Big Trouble In New England


If you believe the news, Tony Windsor is not only likely to lose the next federal election, but will be dragged by his feet through the streets of Tamworth so the good folk of New England can vent their rage at the independent who sold his seat to Labor. 

Recent news suggests that Barnaby Joyce may end up playing the part of the sheriff. Joyce claims his roots are in New England and is planning to parachute into the seat, preselectors willing.

The Coalition’s preferred narrative presents Windsor’s political death as a foregone conclusion: Windsor sided with Labor to form government against the wishes of his constituents, resulting in a government without a mandate that is corrupt and unpopular. New England will punish him for it.

Labor and the broad left think Windsor’s integrity and genteel manner, coupled with his support for the NBN, Australia’s biggest ever infrastructure project, will get him over the line. The more "progressive" parts of the electorate — like university town Armidale — will be working hard to make that happen.

But beyond issues of thin political narrative, does Barnaby have a chance?

First, he needs to overcome the NSW National Party residence requirement that mandates candidates have 12 months of NSW party membership under their belts. Although the Nats’ council can overturn the rule under "exceptional circumstances" it’s unclear whether parachuting Joyce into the seat would meet the criteria. At any rate, if Campbell Newman can prevail in the Queensland LNP anything is possible.

If Joyce can leap that hurdle, preselection is a foregone conclusion. Tim Coates, the Nationals’ candidate in 2010, has neither the profile nor the record to resist being pushed out.

Once outside of the Nationals’ incubator, the job of getting elected will be more difficult than the Coalition would have us believe. At the 2010 Federal Election Windsor held onto the seat with a margin of 21.5 per cent over Coates. He won 61.9 per cent of the 91,172 strong first preference vote, but also took in the lion’s share of preferences from Country Labor and the Greens, amounting to 8320 votes. He even bagged another 460 odd votes from the CEC and One Nation.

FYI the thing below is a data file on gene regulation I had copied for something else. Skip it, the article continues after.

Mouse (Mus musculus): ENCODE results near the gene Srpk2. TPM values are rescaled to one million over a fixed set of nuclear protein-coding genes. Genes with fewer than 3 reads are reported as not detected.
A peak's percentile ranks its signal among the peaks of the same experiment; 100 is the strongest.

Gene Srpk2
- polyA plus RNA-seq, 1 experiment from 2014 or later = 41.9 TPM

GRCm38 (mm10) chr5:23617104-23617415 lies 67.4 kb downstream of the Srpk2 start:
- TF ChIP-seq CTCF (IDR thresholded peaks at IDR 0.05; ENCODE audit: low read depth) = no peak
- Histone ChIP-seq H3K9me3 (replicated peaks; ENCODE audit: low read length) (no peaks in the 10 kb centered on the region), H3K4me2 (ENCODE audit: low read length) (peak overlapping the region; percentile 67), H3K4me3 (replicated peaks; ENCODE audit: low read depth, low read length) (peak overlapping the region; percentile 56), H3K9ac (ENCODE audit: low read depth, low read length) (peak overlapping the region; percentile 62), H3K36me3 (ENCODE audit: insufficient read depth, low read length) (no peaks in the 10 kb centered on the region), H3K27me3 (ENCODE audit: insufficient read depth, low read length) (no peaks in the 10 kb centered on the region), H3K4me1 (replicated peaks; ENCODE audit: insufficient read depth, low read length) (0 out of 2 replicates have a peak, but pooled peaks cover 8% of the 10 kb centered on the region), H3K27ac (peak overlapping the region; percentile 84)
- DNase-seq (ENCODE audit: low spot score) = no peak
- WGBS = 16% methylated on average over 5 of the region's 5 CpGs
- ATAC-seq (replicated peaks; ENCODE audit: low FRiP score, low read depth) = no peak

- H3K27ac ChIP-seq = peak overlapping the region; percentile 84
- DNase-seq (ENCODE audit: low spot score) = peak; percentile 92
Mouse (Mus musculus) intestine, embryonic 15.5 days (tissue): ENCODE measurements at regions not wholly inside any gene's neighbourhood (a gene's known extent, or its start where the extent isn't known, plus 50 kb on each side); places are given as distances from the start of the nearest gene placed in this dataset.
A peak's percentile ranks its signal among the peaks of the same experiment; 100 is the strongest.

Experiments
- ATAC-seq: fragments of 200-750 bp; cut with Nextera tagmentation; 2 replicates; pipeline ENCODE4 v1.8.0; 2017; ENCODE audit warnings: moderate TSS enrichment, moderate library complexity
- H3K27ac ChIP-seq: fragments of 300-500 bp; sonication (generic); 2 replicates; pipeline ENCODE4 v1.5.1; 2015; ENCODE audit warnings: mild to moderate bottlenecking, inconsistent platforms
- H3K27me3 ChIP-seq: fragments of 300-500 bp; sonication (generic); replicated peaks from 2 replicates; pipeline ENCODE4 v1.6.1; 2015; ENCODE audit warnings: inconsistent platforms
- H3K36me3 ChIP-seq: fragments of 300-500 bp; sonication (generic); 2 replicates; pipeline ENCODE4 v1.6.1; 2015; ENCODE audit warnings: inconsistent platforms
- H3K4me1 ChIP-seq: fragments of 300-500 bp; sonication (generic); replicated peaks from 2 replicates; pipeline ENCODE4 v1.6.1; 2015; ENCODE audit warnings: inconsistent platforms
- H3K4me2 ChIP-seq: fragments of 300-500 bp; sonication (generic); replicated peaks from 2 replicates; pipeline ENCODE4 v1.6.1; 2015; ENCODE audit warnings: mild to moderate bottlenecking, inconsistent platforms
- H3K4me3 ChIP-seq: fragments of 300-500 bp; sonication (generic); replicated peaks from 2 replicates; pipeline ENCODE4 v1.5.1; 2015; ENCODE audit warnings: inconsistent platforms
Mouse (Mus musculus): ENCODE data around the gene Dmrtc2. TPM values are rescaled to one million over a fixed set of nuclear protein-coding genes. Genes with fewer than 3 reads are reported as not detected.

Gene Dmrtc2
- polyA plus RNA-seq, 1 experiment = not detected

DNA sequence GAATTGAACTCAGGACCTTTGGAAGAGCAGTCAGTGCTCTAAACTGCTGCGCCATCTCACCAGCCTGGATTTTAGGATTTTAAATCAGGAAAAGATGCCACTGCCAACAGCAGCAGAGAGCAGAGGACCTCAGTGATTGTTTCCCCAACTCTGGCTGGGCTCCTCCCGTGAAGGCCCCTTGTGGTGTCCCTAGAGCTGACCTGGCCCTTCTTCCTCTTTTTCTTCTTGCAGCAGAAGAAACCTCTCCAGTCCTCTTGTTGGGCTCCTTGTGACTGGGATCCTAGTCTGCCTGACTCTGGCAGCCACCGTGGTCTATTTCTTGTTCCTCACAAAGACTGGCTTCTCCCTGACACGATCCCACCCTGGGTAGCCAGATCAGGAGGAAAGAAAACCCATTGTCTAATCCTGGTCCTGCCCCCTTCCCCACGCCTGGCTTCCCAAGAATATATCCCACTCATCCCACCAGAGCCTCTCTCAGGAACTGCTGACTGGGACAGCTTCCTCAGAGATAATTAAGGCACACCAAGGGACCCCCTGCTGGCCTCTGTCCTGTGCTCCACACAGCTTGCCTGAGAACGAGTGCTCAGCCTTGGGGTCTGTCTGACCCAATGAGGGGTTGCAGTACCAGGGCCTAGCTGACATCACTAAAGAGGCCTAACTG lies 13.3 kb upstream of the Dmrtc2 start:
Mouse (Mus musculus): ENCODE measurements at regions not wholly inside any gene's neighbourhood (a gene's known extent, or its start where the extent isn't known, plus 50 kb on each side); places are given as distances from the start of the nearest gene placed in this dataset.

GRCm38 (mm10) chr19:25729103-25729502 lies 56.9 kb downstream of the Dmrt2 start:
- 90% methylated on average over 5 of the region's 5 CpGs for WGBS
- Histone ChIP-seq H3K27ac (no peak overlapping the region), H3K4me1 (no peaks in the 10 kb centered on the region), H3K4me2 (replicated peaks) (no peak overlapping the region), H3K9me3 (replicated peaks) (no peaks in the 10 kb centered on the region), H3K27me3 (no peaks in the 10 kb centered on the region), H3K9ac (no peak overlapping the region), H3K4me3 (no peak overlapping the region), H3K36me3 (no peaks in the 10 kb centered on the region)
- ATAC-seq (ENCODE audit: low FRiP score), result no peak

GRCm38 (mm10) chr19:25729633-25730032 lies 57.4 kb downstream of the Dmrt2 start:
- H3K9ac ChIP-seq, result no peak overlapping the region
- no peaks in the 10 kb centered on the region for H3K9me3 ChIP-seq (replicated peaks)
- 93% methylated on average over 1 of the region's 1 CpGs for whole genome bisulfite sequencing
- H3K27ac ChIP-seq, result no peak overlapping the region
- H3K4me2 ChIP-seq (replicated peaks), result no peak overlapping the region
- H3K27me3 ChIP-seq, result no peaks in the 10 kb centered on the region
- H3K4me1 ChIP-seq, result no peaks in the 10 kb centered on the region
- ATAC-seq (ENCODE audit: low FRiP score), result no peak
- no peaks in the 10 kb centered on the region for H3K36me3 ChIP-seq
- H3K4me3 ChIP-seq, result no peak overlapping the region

The minor players amounted to around 11 per cent of the total vote, and the Labor and Greens voters would probably rather see Genghis Khan elected than Joyce. So if he wants to oust Windsor he’ll need to reclaim around one in three conservative voters from the independent’s personal vote. That prospect is by no means a done deal, whatever the rhetoric says; Windsor has held the seat since 2001, and has increased his vote in each subsequent election — 57 per cent in 2004 and 62 per cent in 2007.

Despite the "NSW factor" now being applied helter skelter to election punditry, the state result is a poor barometer for Windsor’s chances. Two independent NSW seats fall inside New England’s boundaries and they each suffered a different fate. Former speaker Richard Torbay suffered a 10.6 per cent swing against him in Northern Tablelands, but still romped home with 69.7 per cent of the two party preferred vote. Tamworth’s former member Peter Draper was defeated by National Kevin Anderson with a 12.5 per cent swing, although the vote was closer with a 7.7 per cent margin separating the candidates.

So even if a similar swing were to befall Windsor, amplified by Barnaby Joyce’s folksy star power, it might not be enough to visit a change of member on New England. If the Nats’ characterisation of the seat as a true country conservative heartland is on the money, why would over a third of Windsor’s constituents be so radical as to jump ship?

Numbers aside, Windsor is a more canny politician than bumblers like Barnaby Joyce and his crank-calling mate Bill Heffernan care to realise.

Windsor staked his political future on Labor’s successful implementation of the National Broadband Network, saying in his post election address that you "do it once, and do it with fibre". He has been panned time and again for being computer illiterate himself and for having been hoodwinked by the ALP.

But lo and behold, yesterday The Land reported that the town of Armidale had an 89 per cent take-up rate for the NBN, and would be the first in mainland Australia to receive the roll-out. One wonders whether any politician understands his electorate this well and can deliver on promises so comprehensively.

Independents trade off party support and resources for a relationship with constituents based on personal integrity and community involvement. Windsor has ticked all the boxes here, delivering on his promise, but simultaneously demonstrating to voters that he can play the new paradigm politics quietly and without bluster.

That’s a skill Barnaby and co are yet to learn.


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